Los Angeles will gain 14,000 new apartments this year. That could be a major hurdle for multifamily investors if a recession slows demand. Victor Calanog, Ph.D., Commercial Real Estate Economist, shares his take, leveraging data from Moody's Analytics CRE.
Los Angeles apartment rent growth fell precipitously in Q1 2023, with asking and effective rents both declining 2.4% . That is comparable to the most severe quarterly rent decline recorded during the worst of the pandemic, in Q3 2020, Calanog says.
On the positive side, vacancies remained somewhat stable in the Q1 2023, at 3.8%. Of LA’s 38 apartment submarkets defined by Moody's, the one that covers the Paramount/Downey/Bellflower/Norwalk areas experienced the largest rent decline, with asking and effective rents falling 7.3% and 7.2%, respectively.
New construction could exacerbate an economic downturn
How should investors interpret these results? With some worry, unfortunately. Recession probabilities for 2023 remain high — higher than 2022, given recent liquidity events that might affect how credit is extended.
If the U.S. economy tips into a recession, multifamily markets will see a decline in demand. Unfortunately for LA, Moody’s is also expecting a large slug of new supply to come online this year: close to 14,000 units, the highest figure since 1990. That duo of slowing demand and a large amount of new construction is never a good combination for rental performance metrics.
Keep an eye on neighborhood oversupply
The LA apartment sector’s prospects remain healthy over the medium- to long-term. The near-term may prove volatile, but the discussion needs to be nuanced. Watch out for specific submarkets where construction might be high, as those likely carry the greatest risk for the next 12 to 18 months.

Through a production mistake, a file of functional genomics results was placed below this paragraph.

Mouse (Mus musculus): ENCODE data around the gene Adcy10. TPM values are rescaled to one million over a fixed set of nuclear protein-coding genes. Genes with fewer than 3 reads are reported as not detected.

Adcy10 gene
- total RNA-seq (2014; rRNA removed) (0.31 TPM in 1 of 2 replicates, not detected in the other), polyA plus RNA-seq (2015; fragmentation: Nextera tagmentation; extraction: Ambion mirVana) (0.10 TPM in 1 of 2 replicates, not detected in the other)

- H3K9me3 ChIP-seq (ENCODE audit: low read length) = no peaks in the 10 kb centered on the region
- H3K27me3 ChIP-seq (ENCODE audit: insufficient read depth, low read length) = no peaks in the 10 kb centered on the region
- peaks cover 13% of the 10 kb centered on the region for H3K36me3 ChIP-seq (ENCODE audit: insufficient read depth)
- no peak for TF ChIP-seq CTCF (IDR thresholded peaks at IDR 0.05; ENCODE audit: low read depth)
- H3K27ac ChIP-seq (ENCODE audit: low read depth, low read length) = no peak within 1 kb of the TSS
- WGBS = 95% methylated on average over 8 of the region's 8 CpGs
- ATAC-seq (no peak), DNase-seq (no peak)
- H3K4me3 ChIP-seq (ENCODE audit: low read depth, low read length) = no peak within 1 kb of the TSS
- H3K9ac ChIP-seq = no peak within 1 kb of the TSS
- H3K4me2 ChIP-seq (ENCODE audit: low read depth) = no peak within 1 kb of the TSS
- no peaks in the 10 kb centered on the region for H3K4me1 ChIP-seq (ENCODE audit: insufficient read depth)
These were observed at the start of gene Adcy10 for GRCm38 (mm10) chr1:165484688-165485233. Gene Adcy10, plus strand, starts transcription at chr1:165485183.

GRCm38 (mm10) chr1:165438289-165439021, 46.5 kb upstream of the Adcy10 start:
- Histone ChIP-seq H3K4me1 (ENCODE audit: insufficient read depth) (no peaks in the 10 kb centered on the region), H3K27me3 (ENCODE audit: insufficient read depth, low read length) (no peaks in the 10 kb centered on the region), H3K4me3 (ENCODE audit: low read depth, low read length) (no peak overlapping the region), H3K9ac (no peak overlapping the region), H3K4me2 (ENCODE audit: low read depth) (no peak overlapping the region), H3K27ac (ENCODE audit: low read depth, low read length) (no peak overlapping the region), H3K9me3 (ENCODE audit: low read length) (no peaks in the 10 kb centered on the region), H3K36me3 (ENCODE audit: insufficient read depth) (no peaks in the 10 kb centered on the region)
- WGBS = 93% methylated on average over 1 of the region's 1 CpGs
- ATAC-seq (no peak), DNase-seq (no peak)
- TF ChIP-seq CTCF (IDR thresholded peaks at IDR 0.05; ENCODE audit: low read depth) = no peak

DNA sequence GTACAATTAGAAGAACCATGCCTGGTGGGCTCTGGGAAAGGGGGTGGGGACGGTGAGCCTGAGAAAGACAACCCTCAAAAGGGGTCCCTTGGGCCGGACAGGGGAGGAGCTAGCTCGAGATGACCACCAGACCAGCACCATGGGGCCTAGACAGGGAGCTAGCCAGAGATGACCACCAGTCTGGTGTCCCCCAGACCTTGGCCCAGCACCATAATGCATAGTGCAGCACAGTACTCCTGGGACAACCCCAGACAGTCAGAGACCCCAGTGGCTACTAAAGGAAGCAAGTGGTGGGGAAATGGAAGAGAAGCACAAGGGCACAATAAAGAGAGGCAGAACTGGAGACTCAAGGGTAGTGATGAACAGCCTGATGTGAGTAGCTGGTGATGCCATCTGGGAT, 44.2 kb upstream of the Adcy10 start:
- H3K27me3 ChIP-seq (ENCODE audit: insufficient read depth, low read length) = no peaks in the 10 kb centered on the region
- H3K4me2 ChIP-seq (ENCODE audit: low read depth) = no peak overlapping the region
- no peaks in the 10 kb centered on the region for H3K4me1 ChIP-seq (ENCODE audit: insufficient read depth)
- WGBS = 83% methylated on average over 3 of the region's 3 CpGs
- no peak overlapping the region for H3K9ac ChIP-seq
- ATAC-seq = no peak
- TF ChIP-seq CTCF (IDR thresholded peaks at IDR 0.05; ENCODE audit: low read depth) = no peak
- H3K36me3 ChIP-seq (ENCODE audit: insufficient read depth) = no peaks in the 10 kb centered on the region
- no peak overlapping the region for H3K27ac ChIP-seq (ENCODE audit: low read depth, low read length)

Chase, J.P. Morgan, JPMorgan Chase, and Story by J.P. Morgan are
marketing names for certain businesses of JPMorgan Chase & Co. and
its affiliates and subsidiaries worldwide. “JPMorgan”, “JPMorgan
Chase”, the JPMorgan Chase logo, “Story”, and “Story by J.P.
Morgan” are trademarks of JPMorgan Chase Bank, N.A. JPMorgan Chase
Bank, N.A. is a wholly-owned subsidiary of JPMorgan Chase & Co.
for additional disclosures and disclaimers related to this
content. Changes to Interbank Offered Rates (IBORs) and other
benchmark rates, such as the London Interbank Offered Rate (LIBOR)
are, or may in the future become, subject to ongoing
international, national and other regulatory guidance, reform and
proposals for reform. For more information, please consult
The information and materials contained herein are for
informational and educational purposes only and not for business,
legal, accounting, tax or any other advice. We make no
representation or warranties or give any guaranties with respect
to the content and hereby disclaim any and all liability for your
action or inaction. Always consult your own attorney, tax advisor,
accountant or other appropriate professionals.
JPMorgan Chase, 10 S. Dearborn, Mail Code: IL1-0723, Commercial Banking Marketing, Chicago, IL 60603-3403, United States.
ⓒ 2023 JPMorgan Chase & Co. All rights reserved. JPMorgan Chase Bank, N.A. Member
FDIC. Deposits held in non-U.S. branches are not FDIC insured.